Meyers Tribute

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A Tribute to Susan Laughter Meyers

Compiled by Dave Manning

Susan Laughter Meyers was a welcoming presence to all and an enthusiastic supporter of other poets.  She always had an eye for small details like line endings, the right sounds, the right phrase, not just in poetry, but in life. She had a gift of—and love of—words, spoken and written.  The often-heard advice “if you want to get someone’s attention, whisper” was an apt description of her.  Susan could write a poem, advise a friend, mentor a young poet, lead an organization, or defuse a crisis all with grace, wisdom, patience and persistence.  She offered detailed, insightful and encouraging critiques of poems for first-time members of the North Carolina Poetry Society.  She will be remembered as the elegant, soft-spoken woman who welcomed them to meetings at Weymouth.

Susan had the unique distinction of having served as President of both the North Carolina Poetry Society and the Poetry Society of South Carolina.  Her distinguished record of quiet, unselfish service to the NCPS began in 1991 with her first position on the Board of Directors, as a Member-at Large, from 1994 to 1995, becoming Vice President in 1995.  She played a key role in the planning, publication, and promotion of the anthology Word and Witness: 100 Years of North Carolina Poetry, and in preparation of the Touring Theater Ensemble of North Carolina’s performance based on that anthology.  She taught numerous workshops for the NCPS, for the Press 53 Gathering of Poets, and at other venues throughout the state.  In 2007 the NCPS dedicated Pinesong, the annual anthology of award-winning poems, to Susan in recognition of her work for poets and poetry in North Carolina.  She served as Secretary/Treasurer of the North Carolina Writers Conference in 2007, Vice-chair in 2008, and Chaired the Conference in 2009.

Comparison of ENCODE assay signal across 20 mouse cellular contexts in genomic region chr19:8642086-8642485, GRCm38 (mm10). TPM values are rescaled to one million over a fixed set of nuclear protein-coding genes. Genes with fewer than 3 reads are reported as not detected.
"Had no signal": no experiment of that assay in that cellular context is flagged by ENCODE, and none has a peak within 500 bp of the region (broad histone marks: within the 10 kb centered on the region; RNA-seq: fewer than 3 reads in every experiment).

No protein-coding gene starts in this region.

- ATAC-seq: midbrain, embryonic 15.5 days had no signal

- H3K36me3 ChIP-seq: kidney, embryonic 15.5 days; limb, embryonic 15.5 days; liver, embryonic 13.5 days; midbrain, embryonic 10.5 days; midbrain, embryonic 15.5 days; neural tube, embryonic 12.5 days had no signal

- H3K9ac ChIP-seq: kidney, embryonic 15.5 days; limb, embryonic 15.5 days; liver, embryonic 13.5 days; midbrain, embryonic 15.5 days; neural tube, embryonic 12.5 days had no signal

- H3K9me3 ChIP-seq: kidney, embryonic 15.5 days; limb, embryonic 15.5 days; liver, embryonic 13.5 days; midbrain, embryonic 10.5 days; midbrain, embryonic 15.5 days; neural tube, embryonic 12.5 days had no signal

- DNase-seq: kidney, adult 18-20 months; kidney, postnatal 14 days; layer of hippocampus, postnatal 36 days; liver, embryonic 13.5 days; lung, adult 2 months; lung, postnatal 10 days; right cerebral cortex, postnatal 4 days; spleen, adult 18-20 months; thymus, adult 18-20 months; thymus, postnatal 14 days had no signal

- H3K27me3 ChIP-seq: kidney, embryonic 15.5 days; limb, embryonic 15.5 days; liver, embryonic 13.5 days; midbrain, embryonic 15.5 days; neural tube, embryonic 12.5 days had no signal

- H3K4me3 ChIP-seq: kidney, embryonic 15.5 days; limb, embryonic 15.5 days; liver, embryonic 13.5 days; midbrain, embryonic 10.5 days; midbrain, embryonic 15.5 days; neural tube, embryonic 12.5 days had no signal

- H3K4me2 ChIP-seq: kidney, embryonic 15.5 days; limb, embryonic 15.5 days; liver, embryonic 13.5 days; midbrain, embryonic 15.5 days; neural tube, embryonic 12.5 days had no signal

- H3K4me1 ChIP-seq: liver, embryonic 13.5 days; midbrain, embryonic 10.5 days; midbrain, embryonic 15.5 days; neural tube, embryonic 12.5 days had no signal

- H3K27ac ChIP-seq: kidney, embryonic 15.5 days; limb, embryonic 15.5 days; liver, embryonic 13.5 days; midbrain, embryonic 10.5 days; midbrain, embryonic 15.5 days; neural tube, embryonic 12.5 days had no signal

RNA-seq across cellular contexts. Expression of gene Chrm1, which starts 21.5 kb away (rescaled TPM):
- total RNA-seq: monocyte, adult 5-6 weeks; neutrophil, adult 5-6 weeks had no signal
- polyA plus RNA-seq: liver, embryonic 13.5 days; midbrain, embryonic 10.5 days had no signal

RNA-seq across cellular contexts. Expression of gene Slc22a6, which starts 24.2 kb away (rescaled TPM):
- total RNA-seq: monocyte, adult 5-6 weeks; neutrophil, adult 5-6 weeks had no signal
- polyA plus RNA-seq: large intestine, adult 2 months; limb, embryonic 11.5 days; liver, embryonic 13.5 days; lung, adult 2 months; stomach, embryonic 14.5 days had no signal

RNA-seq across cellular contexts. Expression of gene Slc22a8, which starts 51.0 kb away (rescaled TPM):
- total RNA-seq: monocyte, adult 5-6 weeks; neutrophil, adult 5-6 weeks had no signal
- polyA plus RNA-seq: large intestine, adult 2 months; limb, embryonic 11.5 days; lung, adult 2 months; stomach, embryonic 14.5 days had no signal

Among her many awards and honors, Susan’s poetry collection, Keep and Give Away, won the South Carolina Poetry Book Prize in 2005 and was published in 2006.  She won first place in the South Carolina Review Poetry Contest and an international Merit Award from the Atlanta Review in 2005.  Her chapbook, Lessons in Leaving, won the 1998 Persephone Press Book Award.  She twice won Crucible’s Sam Ragan Poetry Prize and, in 1996, won the NCPS’s Thomas H. McDill Award.  My Dear, Dear Stagger Grass was her second book, winning the 2012 Cider Press Review Editors’ PrizeIn 2103 she won the North Carolina Literary Review’s James Applewhite Prize for Poetry.  Her poems have appeared in the Southern Review, Crazyhorse, Tar River Poetry, and many other journals.  In addition, she has taught writing workshops and classes and holds an MFA in Creative Writing  (poetry) from Queens University of Charlotte.

Susan suffered a massive stroke and passed away on Sunday evening, June 25.  Her poetry exemplifies her close observation of the natural world, often showing a different way of seeing the familiar.  She wrote many love poems about her husband, Blue, and referred to him fondly as “my darlin’ Blue.”  They had been married 41 years.  For these loving remembrances we thank Sally Logan, Sally Buckner, Sharon Sharp, Pat Riviere-Seel, Barbara Presnell, and Mary Hutchins Harris.  Perhaps most telling of our loss are these lines of tribute by fellow poets, Phebe Davidson, David Radavich, and Carol Peters.



for Susan Laughter Meyers

The difficulty is not so much that you’re gone
as that we never said goodbye,
never made plans to

get together in the near
future.  There was always at least
a little time to bump into each other at some

reading, a book sale, those unplanned connects
proving something.  Nothing much
of course, just a small

interaction we took for
grated.  I remember a goldfinch hat,
a workshop table where we sat with no agenda

but the hashing of words on words.  Not a single
commercial success in the group.  That
precious presence of light

and air.  Yesterday a turtle
popped like a hard-shelled balloon on
the road behind my widow’s house, and sooner

than soon a buzzard was there.  Preening.  Sleek.
Eating its fill.  I want to see my friend again
again.  I know I never will.

Phebe Davidson



In memory of Susan Laughter Meyers

Every cycle the tide
goes out
and there is emptiness

Bare sand
and the remnants
of sea flourishing.

This time the waves
go out
and you are not
here.  Suddenly

as a ghost
whose spirit was
gracious as damask,
generous as mint.

The shore that always
looks the same
will never be still.

Our emptiness
for years
will go out

with remnants
of bright flourishing.

David Radavich


Hear her inflection rise on Good
descend & hold on morning, then,
the half note rest before
the rest of her body subsides.
What color flows from hip
to chest to neck to brain?
Is it red? Or black? Or shine?

Carol Peters